Title: Secrets of the Tribe
Director: José Padilha
Website: no individual site, but click here for Sundance page
Summary: The field of anthropology goes under the magnifying glass in this fiery investigation of the seminal research on Yanomami Indians. In the 1960s and ’70s, a steady stream of anthropologists filed into the Amazon Basin to observe this "virgin" society untouched by modern life. Thirty years later, the events surrounding this infiltration have become a scandalous tale of academic ethics and infighting. The origins of violence and war and the accuracy of data gathering are hotly debated among the scholarly clan. Soon these disputes take on Heart of Darkness overtones as they descend into shadowy allegations of sexual and medical violation. Director José Padilha brilliantly employs two provocative strategies to raise unsettling questions about the boundaries of cultural encounters. He allows professors accused of heinous activities to defend themselves, and the Yanomami to represent their side of the story. As this riveting excavation deconstructs anthropology’s colonial legacy, it challenges our society’s myths of objectivity and the very notion of “the other” (Sundance).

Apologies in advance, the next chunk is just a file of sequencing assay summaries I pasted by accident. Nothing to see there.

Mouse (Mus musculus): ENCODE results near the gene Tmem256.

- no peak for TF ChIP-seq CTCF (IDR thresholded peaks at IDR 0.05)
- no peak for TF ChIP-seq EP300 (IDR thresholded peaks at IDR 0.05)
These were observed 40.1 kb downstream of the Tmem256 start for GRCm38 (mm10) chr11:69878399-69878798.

Thoughts: Anytime a documentary challenges the status quo of society AND makes reference the classic novel, Heart of Darkness, I’m instantly a fan of it. Let’s face it, we all get comfortable with certain parts of our lives and while comfort isn’t a bad thing, it’s always good to take a fresh look at things – even for the sake of verifying what we already know. José Padilha’s documentary looks like the perfect documentary to raise questions without making brash accusations. And the very fact this film compares itself to Heart of Darkness means there’s going to be some interesting storylines unfolding. I can’t wait to see this in theaters.